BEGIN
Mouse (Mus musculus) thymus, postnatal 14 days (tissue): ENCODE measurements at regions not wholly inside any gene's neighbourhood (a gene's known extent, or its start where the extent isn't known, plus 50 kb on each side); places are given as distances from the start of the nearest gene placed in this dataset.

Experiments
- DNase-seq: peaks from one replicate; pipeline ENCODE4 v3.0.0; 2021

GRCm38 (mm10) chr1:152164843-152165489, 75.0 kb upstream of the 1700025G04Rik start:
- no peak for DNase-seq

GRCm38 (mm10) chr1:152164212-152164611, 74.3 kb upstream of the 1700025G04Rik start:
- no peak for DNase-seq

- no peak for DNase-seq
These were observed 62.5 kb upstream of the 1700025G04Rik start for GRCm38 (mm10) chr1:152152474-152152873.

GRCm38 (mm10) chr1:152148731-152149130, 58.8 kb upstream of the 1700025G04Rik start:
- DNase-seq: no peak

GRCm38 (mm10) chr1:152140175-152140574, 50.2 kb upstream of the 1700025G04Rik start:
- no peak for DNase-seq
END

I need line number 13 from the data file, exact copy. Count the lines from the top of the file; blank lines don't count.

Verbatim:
- no peak for DNase-seq